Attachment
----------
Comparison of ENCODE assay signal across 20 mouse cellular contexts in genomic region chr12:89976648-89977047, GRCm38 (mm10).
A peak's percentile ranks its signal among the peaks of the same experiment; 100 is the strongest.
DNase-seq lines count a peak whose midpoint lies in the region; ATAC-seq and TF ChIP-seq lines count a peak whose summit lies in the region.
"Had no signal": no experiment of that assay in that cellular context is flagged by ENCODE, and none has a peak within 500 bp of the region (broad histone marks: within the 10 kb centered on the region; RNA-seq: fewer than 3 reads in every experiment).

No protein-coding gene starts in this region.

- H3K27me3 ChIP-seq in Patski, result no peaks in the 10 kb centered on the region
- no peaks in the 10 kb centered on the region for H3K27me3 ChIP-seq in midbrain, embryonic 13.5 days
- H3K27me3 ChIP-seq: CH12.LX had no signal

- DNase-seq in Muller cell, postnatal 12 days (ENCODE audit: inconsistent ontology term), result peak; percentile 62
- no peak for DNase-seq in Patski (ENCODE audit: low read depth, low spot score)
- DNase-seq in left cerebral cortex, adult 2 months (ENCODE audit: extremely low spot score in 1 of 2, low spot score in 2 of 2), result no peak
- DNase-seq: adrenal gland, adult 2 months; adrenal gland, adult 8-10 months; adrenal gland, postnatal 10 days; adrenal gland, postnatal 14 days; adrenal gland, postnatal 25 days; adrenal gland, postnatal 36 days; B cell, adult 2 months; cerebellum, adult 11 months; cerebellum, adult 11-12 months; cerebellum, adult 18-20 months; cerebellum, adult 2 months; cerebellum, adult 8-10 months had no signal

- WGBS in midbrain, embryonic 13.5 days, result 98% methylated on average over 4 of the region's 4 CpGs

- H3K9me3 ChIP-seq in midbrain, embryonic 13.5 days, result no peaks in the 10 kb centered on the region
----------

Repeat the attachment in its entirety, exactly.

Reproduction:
Comparison of ENCODE assay signal across 20 mouse cellular contexts in genomic region chr12:89976648-89977047, GRCm38 (mm10).
A peak's percentile ranks its signal among the peaks of the same experiment; 100 is the strongest.
DNase-seq lines count a peak whose midpoint lies in the region; ATAC-seq and TF ChIP-seq lines count a peak whose summit lies in the region.
"Had no signal": no experiment of that assay in that cellular context is flagged by ENCODE, and none has a peak within 500 bp of the region (broad histone marks: within the 10 kb centered on the region; RNA-seq: fewer than 3 reads in every experiment).

No protein-coding gene starts in this region.

- H3K27me3 ChIP-seq in Patski, result no peaks in the 10 kb centered on the region
- no peaks in the 10 kb centered on the region for H3K27me3 ChIP-seq in midbrain, embryonic 13.5 days
- H3K27me3 ChIP-seq: CH12.LX had no signal

- DNase-seq in Muller cell, postnatal 12 days (ENCODE audit: inconsistent ontology term), result peak; percentile 62
- no peak for DNase-seq in Patski (ENCODE audit: low read depth, low spot score)
- DNase-seq in left cerebral cortex, adult 2 months (ENCODE audit: extremely low spot score in 1 of 2, low spot score in 2 of 2), result no peak
- DNase-seq: adrenal gland, adult 2 months; adrenal gland, adult 8-10 months; adrenal gland, postnatal 10 days; adrenal gland, postnatal 14 days; adrenal gland, postnatal 25 days; adrenal gland, postnatal 36 days; B cell, adult 2 months; cerebellum, adult 11 months; cerebellum, adult 11-12 months; cerebellum, adult 18-20 months; cerebellum, adult 2 months; cerebellum, adult 8-10 months had no signal

- WGBS in midbrain, embryonic 13.5 days, result 98% methylated on average over 4 of the region's 4 CpGs

- H3K9me3 ChIP-seq in midbrain, embryonic 13.5 days, result no peaks in the 10 kb centered on the region